In Search of the Obama Doctrine
Secretary of State John Kerry is shuttling publicly (and talking secretly) in the Middle East. He hopes an Israeli-Palestinian peace process built on his kinetic presence can succeed where the high-profile initiatives of the past have failed.
Probably it won’t.
And if direct talks scheduled for Washington in coming days collapse, it’s quite possible a defining tweet at the end of this administration will read, “Obama's Mideast equations: Osama=dead, Syria=dying, Egypt=coup+chaos, Libya=Benghazi, Yemen=drones, Palestine=Hamas, Israel=Apartheid.”
It’s not that President Barack Obama didn’t have a coherent vision of what he wanted to achieve in the Middle East when he came to office. The guiding principle of his policy was and remains very simple: an end to occupation—the American occupation of Iraq and Afghanistan, and, yes, Israel’s occupation of the West Bank.
If he didn’t articulate an overreaching Obama Doctrine, spelling out unequivocal principles, that’s because he’s a realist, more or less in the classic vein of Hans J. Morgenthau, whose textbook you may remember from Political Science 101. Realistic policy is deeply suspicious of any doctrine; inevitably it smacks of what Morgenthau called “the crusading spirit” (think of the Global War on Terror) and it is “never true, because it is absolute, and the affairs of men are all conditioned and relative.”
Looked at from that perspective, Obama’s policy is quite coherent, and after years spent trying to extricate Americans from the disastrous occupations begun by the Bush administration, it was perfectly understandable. The public in the United States won’t support more military adventures with boots on the ground in the Middle East.
Just in case there are some romantics out there who think an intervention in Syria could be done on the cheap, for instance, Gen. Martin E. Dempsey, chairman of the Joint Chiefs of Staff, weighed in this week with cost estimates for even the most limited U.S. American military operations against the regime of President Bashar Assad.
Dempsey figured the price at a minimum of $1 billion a month, plus the risk of more civilian deaths, a power shift that could benefit extremists, and the major risk that American soldiers will get sucked into the fighting. “The decision to use force is not one that any of us takes lightly,” wrote Dempsey in a letter to Carl Levin, chairman of the Senate Armed Services Committee. “Once we take action,” said Dempsey, “we should be prepared for what comes next. Deeper involvement is hard to avoid.”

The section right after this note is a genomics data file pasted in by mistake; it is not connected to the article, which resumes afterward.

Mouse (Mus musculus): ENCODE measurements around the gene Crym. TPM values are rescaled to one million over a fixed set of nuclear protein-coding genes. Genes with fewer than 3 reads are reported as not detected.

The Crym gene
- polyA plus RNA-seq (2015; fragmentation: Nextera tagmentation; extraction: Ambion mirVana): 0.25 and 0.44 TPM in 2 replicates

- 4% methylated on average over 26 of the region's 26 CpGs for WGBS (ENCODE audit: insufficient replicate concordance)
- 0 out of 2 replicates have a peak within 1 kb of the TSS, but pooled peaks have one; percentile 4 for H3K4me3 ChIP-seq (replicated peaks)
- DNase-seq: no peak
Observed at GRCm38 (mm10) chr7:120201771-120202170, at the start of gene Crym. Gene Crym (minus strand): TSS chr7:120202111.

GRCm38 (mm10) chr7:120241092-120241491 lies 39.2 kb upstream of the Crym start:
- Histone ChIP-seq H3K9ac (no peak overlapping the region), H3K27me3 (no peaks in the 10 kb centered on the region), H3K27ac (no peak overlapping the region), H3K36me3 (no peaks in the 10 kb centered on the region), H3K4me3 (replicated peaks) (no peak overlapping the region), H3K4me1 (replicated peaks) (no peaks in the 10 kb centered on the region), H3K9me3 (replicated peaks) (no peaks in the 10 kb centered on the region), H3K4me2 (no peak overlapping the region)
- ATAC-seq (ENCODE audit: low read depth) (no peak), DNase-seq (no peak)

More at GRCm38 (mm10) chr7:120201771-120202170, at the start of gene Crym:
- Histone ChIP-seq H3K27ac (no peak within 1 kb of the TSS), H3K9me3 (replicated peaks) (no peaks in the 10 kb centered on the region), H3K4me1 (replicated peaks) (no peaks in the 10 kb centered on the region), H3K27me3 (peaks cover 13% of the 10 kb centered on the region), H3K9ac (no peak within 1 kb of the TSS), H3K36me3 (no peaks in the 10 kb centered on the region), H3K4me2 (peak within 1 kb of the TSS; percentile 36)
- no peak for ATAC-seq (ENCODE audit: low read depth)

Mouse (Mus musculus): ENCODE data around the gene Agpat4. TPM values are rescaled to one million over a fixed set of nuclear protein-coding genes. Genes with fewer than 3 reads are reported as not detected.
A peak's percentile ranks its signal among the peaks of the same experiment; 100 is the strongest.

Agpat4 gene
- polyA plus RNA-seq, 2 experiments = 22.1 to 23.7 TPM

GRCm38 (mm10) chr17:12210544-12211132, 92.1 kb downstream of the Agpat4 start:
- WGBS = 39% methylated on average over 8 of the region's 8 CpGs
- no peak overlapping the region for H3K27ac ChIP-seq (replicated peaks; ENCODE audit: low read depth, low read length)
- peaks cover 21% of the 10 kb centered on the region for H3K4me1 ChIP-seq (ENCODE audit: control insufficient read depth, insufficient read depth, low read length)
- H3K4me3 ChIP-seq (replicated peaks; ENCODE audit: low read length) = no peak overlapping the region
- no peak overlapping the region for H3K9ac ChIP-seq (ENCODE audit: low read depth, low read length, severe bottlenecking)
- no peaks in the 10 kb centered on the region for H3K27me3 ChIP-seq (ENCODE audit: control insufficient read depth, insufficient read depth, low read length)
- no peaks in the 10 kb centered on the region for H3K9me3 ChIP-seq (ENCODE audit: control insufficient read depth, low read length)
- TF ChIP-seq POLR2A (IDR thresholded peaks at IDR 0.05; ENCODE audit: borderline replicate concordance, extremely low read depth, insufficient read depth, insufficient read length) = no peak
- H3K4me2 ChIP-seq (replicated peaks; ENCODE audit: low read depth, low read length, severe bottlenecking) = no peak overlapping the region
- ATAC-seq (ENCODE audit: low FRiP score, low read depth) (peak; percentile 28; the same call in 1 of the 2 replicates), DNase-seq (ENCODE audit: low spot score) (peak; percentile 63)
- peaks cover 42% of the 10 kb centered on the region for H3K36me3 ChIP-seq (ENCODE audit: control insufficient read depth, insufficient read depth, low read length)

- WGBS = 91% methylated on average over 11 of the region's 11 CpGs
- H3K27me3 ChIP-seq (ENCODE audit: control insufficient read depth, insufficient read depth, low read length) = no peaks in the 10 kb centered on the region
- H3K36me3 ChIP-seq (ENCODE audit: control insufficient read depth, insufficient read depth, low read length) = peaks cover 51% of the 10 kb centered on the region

The wiser course, Dempsey suggested, is “to isolate the conflict to prevent regional destabilization,” which brings us back, in fact, to the peace process.
We’ve all heard for years, to the point where it’s almost like background noise, that solving the Palestinian issue is the key to resolving many or most of the problems in the region. That’s probably not true anymore. Things have gotten so much more complicated over the last decade. But not solving the problem continues to make things worse in today’s desperately dangerous environment.
As Gen. James Mattis, the recently retired head of the U.S. Central Command, bluntly told the Aspen Institute this week, “We’ve got to work on [peace talks] with a sense of urgency. I paid a military security price every day as commander of CENTCOM because the Americans were seen as biased in support of Israel, and moderate Arabs couldn’t be with us because they couldn’t publicly support those who don’t show respect for Arab Palestinians.”
Even if the rhetoric of urgency is old hat, the context for it is not. Israeli and Arab leaders have said publicly, and reiterate privately, that if there is no two-state solution in the Holy Land before the end of the Obama administration, the imperatives of politics and demography will make it impossible. A “one-state solution,” on the other hand, would make it impossible for Israel to remain the Jewish state without de facto apartheid or, worse, ethnic cleansing.
It’s true that many generations of American diplomats have spent their careers working on the process without producing much in the way of peace, but in some respects the world grew comfortable with that. SNAFU—“situation normal: all f--ked up,” as soldiers used to say—was the default position for American policy. The American public, by and large, lost interest.
But SNAFU was the old normal when predictable dictators ruled the region and, whichever side they were on, they could be held accountable. Since the so-called Arab Spring began in early 2011, what we’ve been looking at is better described by another old military acronym: FUBAR, for “f--ked up beyond all recognition.”
Millions of people across the region are clamoring for change with extraordinary dedication and bravery, growing ferocity, and very little idea, really, where they are headed. In Syria, Egypt, Libya, Yemen, Tunisia—throughout the Middle East—there is no “normal” anymore except, irony of ironies, in that good old peace process.
As frustrating as the Israeli-Palestinian issue has been for, oh, about a century, it has a set of parameters and players that are well known to the U.S. and who are well known to each other. By comparison with all the other imponderables on the Middle East map right now, it looks almost simple. In any case, if Obama and Kerry can’t solve the riddle of peace in the Holy Land, then there’s not much chance they can keep the rest of the region from going straight to hell.